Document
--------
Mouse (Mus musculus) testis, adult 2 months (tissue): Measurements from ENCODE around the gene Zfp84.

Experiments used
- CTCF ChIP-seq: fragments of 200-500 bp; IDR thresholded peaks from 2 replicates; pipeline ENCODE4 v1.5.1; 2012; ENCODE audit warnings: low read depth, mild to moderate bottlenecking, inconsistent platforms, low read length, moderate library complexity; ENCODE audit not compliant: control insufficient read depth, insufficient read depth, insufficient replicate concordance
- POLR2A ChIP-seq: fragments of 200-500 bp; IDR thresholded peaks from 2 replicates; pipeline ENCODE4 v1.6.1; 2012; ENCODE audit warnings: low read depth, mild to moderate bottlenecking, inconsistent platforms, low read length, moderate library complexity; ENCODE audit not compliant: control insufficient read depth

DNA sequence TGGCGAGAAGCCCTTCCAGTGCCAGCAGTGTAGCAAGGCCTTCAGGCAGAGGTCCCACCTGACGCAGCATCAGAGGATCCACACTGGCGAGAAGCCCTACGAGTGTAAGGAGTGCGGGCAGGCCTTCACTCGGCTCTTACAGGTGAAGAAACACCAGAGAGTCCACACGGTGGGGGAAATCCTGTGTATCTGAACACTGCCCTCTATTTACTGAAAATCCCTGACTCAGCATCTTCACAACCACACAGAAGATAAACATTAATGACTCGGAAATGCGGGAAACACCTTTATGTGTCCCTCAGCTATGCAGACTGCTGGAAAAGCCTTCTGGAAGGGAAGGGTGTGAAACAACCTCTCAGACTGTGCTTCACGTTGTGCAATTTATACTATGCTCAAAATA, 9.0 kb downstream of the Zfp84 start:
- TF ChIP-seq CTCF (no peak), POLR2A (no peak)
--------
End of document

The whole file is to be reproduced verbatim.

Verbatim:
Mouse (Mus musculus) testis, adult 2 months (tissue): Measurements from ENCODE around the gene Zfp84.

Experiments used
- CTCF ChIP-seq: fragments of 200-500 bp; IDR thresholded peaks from 2 replicates; pipeline ENCODE4 v1.5.1; 2012; ENCODE audit warnings: low read depth, mild to moderate bottlenecking, inconsistent platforms, low read length, moderate library complexity; ENCODE audit not compliant: control insufficient read depth, insufficient read depth, insufficient replicate concordance
- POLR2A ChIP-seq: fragments of 200-500 bp; IDR thresholded peaks from 2 replicates; pipeline ENCODE4 v1.6.1; 2012; ENCODE audit warnings: low read depth, mild to moderate bottlenecking, inconsistent platforms, low read length, moderate library complexity; ENCODE audit not compliant: control insufficient read depth

DNA sequence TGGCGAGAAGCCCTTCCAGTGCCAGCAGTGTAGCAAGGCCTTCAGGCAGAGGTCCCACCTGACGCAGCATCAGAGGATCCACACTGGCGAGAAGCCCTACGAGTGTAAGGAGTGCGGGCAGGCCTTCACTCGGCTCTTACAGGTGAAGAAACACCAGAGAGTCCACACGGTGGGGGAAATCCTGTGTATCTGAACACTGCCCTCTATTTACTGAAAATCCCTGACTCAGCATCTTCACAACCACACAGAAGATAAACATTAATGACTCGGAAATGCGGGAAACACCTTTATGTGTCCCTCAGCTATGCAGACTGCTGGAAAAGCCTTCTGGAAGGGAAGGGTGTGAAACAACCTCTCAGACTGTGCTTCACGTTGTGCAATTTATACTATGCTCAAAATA, 9.0 kb downstream of the Zfp84 start:
- TF ChIP-seq CTCF (no peak), POLR2A (no peak)